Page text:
Kyle is the K-12 Mathematics Consultant with the Greater Essex County District School Board, where his passion for mathematics fuels him to uncover creative ways to spark curiosity and fuel sense making through the inquiry process using tasks that are contextual, visual and concrete. He shares his most recent noticings, wonderings, and reflections in mathematics pedagogy and effective uses of technology on and


Twitter: @MathletePearce

Disclosure of Material Connection: This is a “sponsored podcast episode.” The company who sponsored it compensated me via cash payment, gift, or something else of value to include a reference to their product. Regardless, I only recommend products or services I believe will be good for my readers and are from companies I can recommend. I am disclosing this in accordance with the Federal Trade Commission’s 16 CFR, Part 255: “Guides Concerning the Use of Endorsements and Testimonials in Advertising.” This company has no impact on the editorial content of the show.

Never miss an episode

Get the 10-minute Teacher Show delivered to your inbox.

Powered by ConvertKit
Picture of Vicki Davis

Vicki Davis

Vicki Davis is a full-time classroom teacher and IT Director in Georgia, USA. She is Mom of three, wife of one, and loves talking about the wise, transformational use of technology for teaching and doing good in the world. She hosts the 10 Minute Teacher Podcast which interviews teachers around the world about remarkable classroom practices to inspire and help teachers. Vicki focuses on what unites us -- a quest for truly remarkable life-changing teaching and learning. The goal of her work is to provide actionable, encouraging, relevant ideas for teachers that are grounded in the truth and shared with love. Vicki has been teaching since 2002 and blogging since 2005. Vicki has spoken around the world to inspire and help teachers reach their students. She is passionate about helping every child find purpose, passion, and meaning in life with a lifelong commitment to the joy and responsibility of learning. If you talk to Vicki for very long, she will encourage you to "Relate to Educate" or "innovate like a turtle" or to be "a remarkable teacher." She loves to talk to teachers who love their students and are trying to do their best. Twitter is her favorite place to share and she loves to make homemade sourdough bread and cinnamon rolls and enjoys running half marathons with her sisters. You can usually find her laughing with her students or digging into a book.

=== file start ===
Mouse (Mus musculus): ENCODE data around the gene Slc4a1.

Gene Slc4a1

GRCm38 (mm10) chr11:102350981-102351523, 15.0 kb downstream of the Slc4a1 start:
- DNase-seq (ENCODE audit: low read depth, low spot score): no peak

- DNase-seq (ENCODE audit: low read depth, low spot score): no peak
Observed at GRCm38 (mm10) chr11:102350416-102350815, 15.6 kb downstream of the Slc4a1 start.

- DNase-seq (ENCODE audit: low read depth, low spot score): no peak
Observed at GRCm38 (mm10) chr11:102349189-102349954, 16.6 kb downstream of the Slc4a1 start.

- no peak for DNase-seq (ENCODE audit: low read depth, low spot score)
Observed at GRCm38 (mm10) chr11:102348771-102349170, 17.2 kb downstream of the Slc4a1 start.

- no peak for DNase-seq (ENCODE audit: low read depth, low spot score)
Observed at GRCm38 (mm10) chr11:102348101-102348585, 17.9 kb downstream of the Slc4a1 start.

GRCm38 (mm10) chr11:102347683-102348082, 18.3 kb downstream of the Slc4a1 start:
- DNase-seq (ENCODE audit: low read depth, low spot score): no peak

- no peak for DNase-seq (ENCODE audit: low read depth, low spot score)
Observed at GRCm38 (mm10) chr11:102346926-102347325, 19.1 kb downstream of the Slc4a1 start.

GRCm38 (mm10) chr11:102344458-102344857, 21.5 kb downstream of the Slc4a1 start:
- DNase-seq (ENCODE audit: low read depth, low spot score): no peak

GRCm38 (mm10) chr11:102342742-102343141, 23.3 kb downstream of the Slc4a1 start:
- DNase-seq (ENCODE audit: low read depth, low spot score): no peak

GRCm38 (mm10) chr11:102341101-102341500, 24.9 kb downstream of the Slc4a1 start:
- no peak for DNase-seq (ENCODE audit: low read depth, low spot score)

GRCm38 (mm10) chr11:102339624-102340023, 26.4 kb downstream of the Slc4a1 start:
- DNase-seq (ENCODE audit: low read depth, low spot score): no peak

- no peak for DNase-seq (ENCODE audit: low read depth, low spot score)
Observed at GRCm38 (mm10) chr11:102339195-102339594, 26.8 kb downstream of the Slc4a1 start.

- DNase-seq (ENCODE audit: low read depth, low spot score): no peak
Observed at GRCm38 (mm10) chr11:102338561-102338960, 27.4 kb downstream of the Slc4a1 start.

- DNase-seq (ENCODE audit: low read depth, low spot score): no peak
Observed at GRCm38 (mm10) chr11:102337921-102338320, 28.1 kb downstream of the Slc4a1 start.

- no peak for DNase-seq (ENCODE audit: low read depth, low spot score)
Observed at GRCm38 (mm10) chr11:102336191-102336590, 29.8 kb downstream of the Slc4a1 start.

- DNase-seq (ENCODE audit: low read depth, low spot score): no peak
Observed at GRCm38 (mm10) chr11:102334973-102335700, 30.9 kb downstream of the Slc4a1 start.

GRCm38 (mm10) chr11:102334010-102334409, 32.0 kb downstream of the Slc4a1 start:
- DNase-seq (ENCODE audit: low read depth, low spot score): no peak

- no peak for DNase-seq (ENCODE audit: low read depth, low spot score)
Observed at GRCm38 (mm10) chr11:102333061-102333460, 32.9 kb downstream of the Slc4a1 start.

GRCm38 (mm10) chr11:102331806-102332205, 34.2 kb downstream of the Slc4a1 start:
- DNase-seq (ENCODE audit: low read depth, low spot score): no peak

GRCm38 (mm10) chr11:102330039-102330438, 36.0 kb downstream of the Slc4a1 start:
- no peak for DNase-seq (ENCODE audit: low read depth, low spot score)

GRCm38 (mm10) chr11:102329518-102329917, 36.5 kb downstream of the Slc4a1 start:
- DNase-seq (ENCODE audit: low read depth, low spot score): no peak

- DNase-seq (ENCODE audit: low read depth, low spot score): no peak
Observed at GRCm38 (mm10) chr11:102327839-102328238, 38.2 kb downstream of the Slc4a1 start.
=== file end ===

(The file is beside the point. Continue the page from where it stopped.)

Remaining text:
All Posts »

Leave a Reply


This site uses Akismet to reduce spam. Learn how your comment data is processed.

The Cool Cat Teacher Blog
Vicki Davis writes The Cool Cat Teacher Blog for classroom teachers everywhere